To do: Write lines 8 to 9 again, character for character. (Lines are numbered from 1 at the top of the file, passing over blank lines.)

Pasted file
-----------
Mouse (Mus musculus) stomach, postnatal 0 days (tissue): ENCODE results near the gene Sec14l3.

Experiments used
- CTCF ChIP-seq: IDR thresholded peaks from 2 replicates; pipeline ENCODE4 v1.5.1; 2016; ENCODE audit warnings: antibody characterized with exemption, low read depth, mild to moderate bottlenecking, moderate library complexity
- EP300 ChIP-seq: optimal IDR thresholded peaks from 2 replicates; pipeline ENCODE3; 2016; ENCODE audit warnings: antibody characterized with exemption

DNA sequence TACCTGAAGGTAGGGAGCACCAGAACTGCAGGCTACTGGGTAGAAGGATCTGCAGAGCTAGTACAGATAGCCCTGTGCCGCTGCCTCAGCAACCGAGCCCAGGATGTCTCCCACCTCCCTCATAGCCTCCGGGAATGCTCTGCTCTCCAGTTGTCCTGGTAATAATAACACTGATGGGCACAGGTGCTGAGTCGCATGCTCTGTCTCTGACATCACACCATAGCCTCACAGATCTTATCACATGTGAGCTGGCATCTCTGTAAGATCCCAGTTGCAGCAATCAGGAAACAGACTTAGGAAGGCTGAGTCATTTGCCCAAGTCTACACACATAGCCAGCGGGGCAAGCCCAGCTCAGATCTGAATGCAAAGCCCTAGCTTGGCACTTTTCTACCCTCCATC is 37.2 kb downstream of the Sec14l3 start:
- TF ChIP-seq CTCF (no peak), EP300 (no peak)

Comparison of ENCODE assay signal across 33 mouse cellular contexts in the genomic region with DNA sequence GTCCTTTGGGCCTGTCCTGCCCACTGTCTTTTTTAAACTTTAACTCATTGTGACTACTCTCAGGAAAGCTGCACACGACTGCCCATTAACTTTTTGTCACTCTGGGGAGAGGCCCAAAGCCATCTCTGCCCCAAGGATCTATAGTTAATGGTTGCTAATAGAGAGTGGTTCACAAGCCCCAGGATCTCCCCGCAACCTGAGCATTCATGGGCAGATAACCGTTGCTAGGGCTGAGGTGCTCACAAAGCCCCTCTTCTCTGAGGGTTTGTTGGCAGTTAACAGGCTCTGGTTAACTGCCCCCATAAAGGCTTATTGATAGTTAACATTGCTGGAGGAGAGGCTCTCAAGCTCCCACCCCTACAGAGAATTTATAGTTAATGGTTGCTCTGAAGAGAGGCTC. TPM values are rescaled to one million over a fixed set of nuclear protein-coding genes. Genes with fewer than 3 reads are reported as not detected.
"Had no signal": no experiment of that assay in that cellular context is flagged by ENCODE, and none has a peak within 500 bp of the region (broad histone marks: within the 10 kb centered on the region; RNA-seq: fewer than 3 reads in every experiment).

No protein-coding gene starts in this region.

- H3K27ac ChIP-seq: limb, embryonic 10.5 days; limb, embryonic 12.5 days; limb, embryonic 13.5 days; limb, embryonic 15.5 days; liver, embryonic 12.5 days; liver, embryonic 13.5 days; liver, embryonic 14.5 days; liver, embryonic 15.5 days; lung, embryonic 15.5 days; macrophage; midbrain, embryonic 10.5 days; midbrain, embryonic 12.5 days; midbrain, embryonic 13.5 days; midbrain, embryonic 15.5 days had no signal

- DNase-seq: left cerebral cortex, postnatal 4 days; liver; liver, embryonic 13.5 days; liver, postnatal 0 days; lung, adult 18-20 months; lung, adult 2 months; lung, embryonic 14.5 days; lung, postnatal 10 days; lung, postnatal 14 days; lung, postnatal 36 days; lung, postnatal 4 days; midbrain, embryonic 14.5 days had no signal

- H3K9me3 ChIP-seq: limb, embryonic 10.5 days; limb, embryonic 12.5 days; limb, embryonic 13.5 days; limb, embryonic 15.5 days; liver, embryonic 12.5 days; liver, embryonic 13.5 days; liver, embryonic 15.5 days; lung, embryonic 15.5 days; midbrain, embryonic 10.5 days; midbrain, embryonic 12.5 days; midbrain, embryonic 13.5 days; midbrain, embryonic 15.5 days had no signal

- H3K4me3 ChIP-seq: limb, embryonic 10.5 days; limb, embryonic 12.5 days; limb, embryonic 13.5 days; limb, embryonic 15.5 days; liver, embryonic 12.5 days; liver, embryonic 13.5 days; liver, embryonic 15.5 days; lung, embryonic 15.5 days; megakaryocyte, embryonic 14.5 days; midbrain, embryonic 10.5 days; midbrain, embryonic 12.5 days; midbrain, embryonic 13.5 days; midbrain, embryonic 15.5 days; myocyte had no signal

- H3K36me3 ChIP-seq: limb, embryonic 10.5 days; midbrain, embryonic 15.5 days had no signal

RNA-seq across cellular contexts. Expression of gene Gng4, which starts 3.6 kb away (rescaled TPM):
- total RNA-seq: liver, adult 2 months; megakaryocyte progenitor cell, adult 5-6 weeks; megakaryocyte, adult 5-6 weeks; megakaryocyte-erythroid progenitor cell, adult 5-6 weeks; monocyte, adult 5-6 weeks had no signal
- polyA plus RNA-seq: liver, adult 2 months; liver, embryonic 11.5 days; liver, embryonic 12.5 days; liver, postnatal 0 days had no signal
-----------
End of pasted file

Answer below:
"Had no signal": no experiment of that assay in that cellular context is flagged by ENCODE, and none has a peak within 500 bp of the region (broad histone marks: within the 10 kb centered on the region; RNA-seq: fewer than 3 reads in every experiment).

No protein-coding gene starts in this region.